- "Anti-racist terminology is not pedantic. The systematicity of racism is visceral, and your skepticism derives from your ethnocentric worldview." (Restructure!)
That something is ‘complex’ or ‘elusive’ to white people does not mean that it is universally complex and elusive to all humans. There can exist things that are experienced at a very basic level of perception by one group of people, yet not be recognized by another group due to the other’s lack of experience or lack of conceptual background.
- "It is Not Easy Being White" (Addison Berkeley @ The Naked Loon)
Let me just start with the word “white.” Who decided that it was okay to call me that? I prefer “Euro-American” or simply “Amero-American.” But white does not even accurately describe the actual color of my skin. Do you know what is actually white? Toilets, mayonnaise, and snow. People call me white right to my face; day in and day out. What they are really calling me is “snowy mayo toilet-skin.”
- "Uh-Obama: Racism, White Voters and the Myth of Color-Blindness" (Tim Wise @ LA Progressive)
The extent to which Obama’s white support has been directly related to his downplaying of race issues simply cannot be overstated, as evidenced by the kinds of things many of these supporters openly admit, possessing no sense of apparent irony or misgiving. So, consider the chant offered by his supporters at a recent rally–and frankly, a chant in which whites appeared to be joining with far greater enthusiasm than folks of color–to the effect that “Race Doesn’t Matter, Race Doesn’t Matter,” a concept so utterly absurd, given the way in which race most certainly still matters to the opportunity structure in this country, that one has to almost wretch at the repeated offering of it.
- "Christian Lander knows the Stuff White People Like" (Mindy Farabee @ Los Angeles Times)
"The Stuff is more about class than race," Lander said. Yet it's not even precisely rich whiteness that he singles out for his ire. It's moneyed Caucasian liberals saturated with irony and bedecked in ostentatious authenticity and hard-earned nonchalance. "It is the attitude, it's not about the stuff," Lander clarified . . . . "It's all a contest," he said. "It's a competition that's not about money, because that's crass. Authenticity and happiness are valued more than wealth. Wealth was always taken care of in this group of people." Still, the upper middle class is "completely dominated by white people," he emphasized. "If you're from another race and you like the stuff in the book, chances are you will get accused of acting white. . . "
- "What the Housing Crisis Can Tell Us about Racism, Sexism and Homelessness" (Clayton Perry @ blogcritics magazine)
If we choose to view each of these problems and its race dynamics as separate issues, then we are guilty of ignoring the points of origin which connect them all together. According to Max Rameau, an organizer with the Center for Pan-African Development in Miami, Florida, the root problems of gentrification in the 2000s are the same as the root problems of segregation in the 1960s: people of colors’ lack of power and control over land, and white supremacy.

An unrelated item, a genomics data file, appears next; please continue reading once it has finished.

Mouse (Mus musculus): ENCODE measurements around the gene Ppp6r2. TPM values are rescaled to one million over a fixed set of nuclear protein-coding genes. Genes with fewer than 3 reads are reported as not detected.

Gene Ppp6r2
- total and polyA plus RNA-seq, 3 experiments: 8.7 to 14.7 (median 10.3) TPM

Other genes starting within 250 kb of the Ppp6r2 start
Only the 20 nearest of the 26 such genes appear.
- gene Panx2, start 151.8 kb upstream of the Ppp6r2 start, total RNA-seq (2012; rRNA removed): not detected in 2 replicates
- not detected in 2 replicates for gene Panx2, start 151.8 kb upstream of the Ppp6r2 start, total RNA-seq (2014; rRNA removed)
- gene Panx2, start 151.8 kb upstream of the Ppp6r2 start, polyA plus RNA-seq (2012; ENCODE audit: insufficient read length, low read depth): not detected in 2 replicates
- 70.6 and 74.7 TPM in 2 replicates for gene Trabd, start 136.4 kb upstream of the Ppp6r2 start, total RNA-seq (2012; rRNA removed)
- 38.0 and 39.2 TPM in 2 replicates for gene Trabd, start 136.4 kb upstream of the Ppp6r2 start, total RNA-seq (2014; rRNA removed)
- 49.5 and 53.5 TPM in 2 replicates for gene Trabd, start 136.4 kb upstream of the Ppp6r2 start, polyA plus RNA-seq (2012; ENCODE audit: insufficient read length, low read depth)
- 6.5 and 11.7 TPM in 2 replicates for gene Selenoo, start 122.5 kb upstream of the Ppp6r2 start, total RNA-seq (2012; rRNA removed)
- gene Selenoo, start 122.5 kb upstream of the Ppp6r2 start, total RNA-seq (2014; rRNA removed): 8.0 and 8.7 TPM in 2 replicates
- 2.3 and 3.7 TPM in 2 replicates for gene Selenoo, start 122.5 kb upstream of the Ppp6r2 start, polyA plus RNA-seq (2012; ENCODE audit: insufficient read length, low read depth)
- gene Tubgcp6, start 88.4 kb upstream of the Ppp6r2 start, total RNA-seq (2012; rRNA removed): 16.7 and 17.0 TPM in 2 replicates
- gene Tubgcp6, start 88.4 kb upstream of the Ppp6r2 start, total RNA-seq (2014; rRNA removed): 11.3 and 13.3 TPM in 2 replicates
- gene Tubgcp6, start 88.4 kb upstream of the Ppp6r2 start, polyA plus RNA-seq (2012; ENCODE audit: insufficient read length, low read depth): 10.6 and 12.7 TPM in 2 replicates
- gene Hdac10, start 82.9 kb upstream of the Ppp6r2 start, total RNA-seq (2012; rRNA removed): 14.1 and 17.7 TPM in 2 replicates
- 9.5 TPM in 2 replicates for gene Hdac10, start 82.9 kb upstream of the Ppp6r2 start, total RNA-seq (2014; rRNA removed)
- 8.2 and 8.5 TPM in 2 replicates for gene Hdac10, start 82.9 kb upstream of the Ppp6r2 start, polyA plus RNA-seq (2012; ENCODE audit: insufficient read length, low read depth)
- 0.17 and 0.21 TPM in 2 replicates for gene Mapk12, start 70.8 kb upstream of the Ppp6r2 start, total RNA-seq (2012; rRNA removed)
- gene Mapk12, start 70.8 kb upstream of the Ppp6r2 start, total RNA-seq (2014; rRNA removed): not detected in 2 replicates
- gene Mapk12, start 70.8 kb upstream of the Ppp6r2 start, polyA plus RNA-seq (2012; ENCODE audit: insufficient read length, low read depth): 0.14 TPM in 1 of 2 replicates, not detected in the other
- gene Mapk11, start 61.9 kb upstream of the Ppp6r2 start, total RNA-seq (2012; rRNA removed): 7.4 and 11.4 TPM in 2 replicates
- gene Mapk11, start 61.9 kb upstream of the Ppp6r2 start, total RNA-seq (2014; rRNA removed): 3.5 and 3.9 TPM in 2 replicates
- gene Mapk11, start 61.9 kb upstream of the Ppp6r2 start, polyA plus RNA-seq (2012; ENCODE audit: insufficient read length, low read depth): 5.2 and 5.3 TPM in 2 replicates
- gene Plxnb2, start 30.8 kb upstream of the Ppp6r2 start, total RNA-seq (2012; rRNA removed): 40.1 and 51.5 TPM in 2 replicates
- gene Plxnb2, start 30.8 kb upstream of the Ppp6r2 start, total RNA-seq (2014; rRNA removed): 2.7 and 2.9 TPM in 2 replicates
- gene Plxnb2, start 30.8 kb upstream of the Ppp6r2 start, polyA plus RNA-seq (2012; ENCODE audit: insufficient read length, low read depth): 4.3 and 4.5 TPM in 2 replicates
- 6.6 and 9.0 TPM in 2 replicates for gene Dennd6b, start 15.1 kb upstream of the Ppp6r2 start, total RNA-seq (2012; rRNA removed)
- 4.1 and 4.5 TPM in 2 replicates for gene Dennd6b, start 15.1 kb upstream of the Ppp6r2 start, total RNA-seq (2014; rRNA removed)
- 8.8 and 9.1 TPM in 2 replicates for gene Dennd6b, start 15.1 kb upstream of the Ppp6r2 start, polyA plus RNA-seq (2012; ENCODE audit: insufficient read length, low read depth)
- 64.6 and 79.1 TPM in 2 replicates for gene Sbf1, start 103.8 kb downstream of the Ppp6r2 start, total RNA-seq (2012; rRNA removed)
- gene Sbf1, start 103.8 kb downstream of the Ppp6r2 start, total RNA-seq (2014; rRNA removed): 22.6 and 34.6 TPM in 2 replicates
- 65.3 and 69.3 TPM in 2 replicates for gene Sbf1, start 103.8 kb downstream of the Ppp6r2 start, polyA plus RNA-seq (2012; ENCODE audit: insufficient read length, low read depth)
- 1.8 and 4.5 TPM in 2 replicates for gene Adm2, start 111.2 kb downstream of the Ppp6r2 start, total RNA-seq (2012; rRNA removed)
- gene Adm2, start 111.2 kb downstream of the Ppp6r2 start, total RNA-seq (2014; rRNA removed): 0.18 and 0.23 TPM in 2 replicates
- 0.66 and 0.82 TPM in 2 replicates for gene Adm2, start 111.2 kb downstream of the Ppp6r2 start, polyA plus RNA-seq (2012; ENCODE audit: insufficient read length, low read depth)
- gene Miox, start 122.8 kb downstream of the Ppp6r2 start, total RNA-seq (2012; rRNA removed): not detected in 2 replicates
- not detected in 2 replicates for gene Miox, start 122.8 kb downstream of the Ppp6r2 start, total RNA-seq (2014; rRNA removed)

- "'No Irish Need Apply': A Myth of Victimization" (Richard Jensen @ Journal of Social History)
The Irish American community harbors a deeply held belief that it was the victim of systematic job discrimination in America, and that the discrimination was done publicly in highly humiliating fashion through signs that announced "Help Wanted: No Irish Need Apply." This "NINA" slogan could have been a metaphor for their troubles—akin to tales that America was a "golden mountain" or had "streets paved with gold." But the Irish insist that the signs really existed and prove the existence of widespread discrimination and prejudice.
The fact that Irish vividly "remember" NINA signs is a curious historical puzzle. There are no contemporary or retrospective accounts of a specific sign at a specific location. No particular business enterprise is named as a culprit. No historian, archivist, or museum curator has ever located one; no photograph or drawing exists. No other ethnic group complained about being singled out by comparable signs. Only Irish Catholics have reported seeing the sign in America—no Protestant, no Jew, no non-Irish Catholic has reported seeing one. This is especially strange since signs were primarily directed toward these others: the signs said that employment was available here and invited Yankees, French-Canadians, Italians and any other non-Irish to come inside and apply. The business literature, both published and unpublished, never mentions NINA or any policy remotely like it. The newspapers and magazines are silent. The courts are silent. There is no record of an angry youth tossing a brick through the window that held such a sign. Have we not discovered all of the signs of an urban legend?
- "At TBPAC, Chris Rock's unspeakably funny; second show Thursday" (Eric Deggans @ tampabay.com)
He's dropping serious knowledge about race, culture and class — leavening the lessons with so many laughs, most fans don't even know they're being schooled. For example, check Rock's dissertation on why black women really hate black men who date white women: "Black women are not attracted to white men," he said. "You see a black woman with an overweight white man, that means her credit is (messed) up." . . . " John McCain is too ... old — didn't he used to own Sidney Poiter?" Rock asked, in one of the rare jokes that can be printed in a family newspaper. "Who's going to be his vice president? A nurse?"
And finally, a video for regular SWPD reader Nquest, who says he "should have been a linguist": an interview with the most famous American linguist that most Americans have never heard of, conducted by Ali G, the most famous British b-boy that most Americans have never heard of (unless they've seen him in his other guise, as Borat).